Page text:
by Bill Powell, contributor
FORTUNE - Scanning the global economy for hot spots and opportunities, most business executives, no matter where they are, usually think first about China and India, the two biggest and most rapidly growing of the so called BRICs (though as one participant at the Fortune/TIME/CNN Global Forum, which concluded today in Capetown said, “you should drop the R--for Russia-- and insert another, for Indonesia. The fastest growing emerging economies are the “BIICS.”)
Not so fast. Part of the point of the Capetown Forum was to shine a business spotlight not only on South Africa, but on all the countries of sub Saharan Africa, and to educate those who are largely ignorant about what is happening economically in many of its 48 nations.
I’m was one of the ignorant ones -- I've spent most of my career as a foreign correspondent in east Asia -- but after three days of drinking from the fire hose, I've learned, along with a lot of the other attendees at the conference, that any number of African nations need to be included on any list of emerging "Hot Spots.” An illuminating report on growth and opportunity in Africa by the McKinsey Global Institute had a lot of the conference goers shaking their heads and saying, in effect, "I had no idea…’’<!-- more -->
At conferences like the Forum, there is always a bit of cheerleading by and for the host nation. The beauty of the McKinsey report, as Norbert Dorr, the director and managing partner of the firm’s sub Saharan office, put it, is that it’s full of data, not sentiment. Data doesn’t lie, and facts are stubborn things. So consider these facts: real GDP grew 4.9% continent-wide in the first eight years of this decade. Productivity growth—the key to rising living standards—is surging. And the most eye-popping stat of all is this: the rate of return on foreign investment, the report states, is “higher in Africa than in any other developing region.”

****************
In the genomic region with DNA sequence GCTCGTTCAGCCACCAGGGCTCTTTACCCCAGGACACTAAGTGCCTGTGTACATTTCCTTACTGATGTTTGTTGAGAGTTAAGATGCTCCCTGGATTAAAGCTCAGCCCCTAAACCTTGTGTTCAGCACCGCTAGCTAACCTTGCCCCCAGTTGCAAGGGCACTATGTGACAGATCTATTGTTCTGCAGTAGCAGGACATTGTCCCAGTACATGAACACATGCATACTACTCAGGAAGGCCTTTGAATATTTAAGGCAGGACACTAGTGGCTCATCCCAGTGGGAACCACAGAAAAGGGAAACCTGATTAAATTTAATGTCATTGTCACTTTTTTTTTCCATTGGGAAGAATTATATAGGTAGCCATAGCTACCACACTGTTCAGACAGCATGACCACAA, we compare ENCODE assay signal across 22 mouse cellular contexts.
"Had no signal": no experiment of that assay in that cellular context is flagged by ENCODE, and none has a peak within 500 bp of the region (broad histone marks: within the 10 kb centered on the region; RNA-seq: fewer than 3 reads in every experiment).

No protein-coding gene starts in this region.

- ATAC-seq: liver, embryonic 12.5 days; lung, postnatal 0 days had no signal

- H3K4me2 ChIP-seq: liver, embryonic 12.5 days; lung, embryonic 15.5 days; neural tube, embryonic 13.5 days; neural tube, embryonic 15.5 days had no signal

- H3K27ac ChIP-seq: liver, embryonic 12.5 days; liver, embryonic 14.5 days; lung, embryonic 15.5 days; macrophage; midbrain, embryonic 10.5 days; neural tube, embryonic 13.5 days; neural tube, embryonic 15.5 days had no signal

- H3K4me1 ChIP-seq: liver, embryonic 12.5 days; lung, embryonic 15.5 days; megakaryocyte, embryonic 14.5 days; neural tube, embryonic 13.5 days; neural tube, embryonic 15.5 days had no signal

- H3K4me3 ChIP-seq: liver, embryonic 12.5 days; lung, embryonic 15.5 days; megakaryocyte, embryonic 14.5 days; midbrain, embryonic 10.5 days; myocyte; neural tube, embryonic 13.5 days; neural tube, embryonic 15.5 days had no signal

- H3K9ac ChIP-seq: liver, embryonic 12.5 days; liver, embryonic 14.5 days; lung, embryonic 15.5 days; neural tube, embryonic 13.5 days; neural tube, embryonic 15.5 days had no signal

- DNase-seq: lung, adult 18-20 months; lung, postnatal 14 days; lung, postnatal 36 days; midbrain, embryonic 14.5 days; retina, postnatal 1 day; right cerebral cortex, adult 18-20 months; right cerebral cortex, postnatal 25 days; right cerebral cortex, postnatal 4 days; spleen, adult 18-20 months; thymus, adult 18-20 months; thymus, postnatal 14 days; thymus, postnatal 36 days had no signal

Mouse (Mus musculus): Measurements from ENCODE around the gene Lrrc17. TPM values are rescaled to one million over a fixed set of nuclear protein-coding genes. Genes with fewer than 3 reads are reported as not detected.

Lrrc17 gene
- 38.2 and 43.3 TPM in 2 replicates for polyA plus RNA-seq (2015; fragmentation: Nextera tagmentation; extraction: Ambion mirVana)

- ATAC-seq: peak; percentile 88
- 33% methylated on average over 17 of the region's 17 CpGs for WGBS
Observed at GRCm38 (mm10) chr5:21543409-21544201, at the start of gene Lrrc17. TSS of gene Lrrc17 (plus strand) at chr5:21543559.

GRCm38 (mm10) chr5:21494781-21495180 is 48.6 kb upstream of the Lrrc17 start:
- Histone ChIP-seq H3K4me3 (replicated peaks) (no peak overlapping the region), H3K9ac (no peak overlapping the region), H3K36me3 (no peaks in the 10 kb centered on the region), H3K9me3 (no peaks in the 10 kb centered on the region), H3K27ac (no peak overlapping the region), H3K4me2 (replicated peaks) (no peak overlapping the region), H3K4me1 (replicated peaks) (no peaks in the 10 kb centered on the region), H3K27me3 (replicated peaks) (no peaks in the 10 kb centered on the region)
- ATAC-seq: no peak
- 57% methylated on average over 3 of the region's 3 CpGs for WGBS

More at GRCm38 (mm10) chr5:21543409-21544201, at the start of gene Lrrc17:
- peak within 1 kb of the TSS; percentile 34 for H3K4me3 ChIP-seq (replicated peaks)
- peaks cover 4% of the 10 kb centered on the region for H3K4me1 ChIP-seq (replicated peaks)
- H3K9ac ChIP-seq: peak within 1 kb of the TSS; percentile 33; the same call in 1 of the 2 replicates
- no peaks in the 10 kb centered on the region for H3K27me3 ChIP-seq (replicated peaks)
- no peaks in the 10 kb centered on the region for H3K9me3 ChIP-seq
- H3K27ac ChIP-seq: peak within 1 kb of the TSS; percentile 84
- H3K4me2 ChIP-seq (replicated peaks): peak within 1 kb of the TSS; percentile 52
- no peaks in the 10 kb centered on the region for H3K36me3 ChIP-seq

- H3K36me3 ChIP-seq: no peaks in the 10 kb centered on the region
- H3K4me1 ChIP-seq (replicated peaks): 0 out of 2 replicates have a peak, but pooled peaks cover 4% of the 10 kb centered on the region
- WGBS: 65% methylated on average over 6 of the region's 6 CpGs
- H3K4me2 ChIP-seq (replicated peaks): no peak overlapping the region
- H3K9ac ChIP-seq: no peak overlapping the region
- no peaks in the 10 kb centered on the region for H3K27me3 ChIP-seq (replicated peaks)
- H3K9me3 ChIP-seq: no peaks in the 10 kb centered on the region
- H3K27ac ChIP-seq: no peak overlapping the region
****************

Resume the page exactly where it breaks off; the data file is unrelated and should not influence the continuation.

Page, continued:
It's true, that is due in part to investments in oil and other natural resources in an era of high commodity prices. But it’s not only energy and mining where returns have been significant. Two thirds of all GDP growth continent-wide is coming from non-resource sectors. I wouldn’t have predicted that, either.
So where are the opportunities? A big one, clearly, as my colleague Jon Fortt posted earlier, is telecom, or perhaps what’ s better called connectivity. I won’t bore you with more stats; rather I'll relay some conversations with entrepreneurs who are at once creating and benefiting from the connectivity boom. One is Brian Herlihy, the CEO of Seacom, a privately-funded venture that is laying fiber optic cable in east and southern Africa. Seacom is creating enormous capacity, Herlihy says, which will drive everything from HDTV to peer to peer networks, not to mention surging Internet demand. Herlihy raised all of the capital for the project in Africa, including a significant sum from one private investor who told him, 'hell, this is the type of thing Cecil Rhodes would have done. Go for it.”
Or consider Nathan Eagle, the brains behind txteagle Inc., a company that allows many back office tasks, like forms processing or image tagging, to be done over the mobile phone. It enables, as Eagle says, any mobile phone subscriber in the world to do work and earn money. Stunningly, he says that just one month after launching in Nairobi, Kenya, txteagle Inc became one of the largest employers in Kenya. He was in Capetown seeking to expand to other countries on the continent, South Africa included. To many, a “hot spot” in Africa used to have bad connotations. Still does, in some places. It means a war zone, a place of strife and conflict.
I learned--as did a lot of others at the Forum-- that entrepreneurs in the connectivity space are plainly redefining what those words mean in Africa.
More coverage from the Global Forum:
China and Africa's Deepening Ties (from Time.com)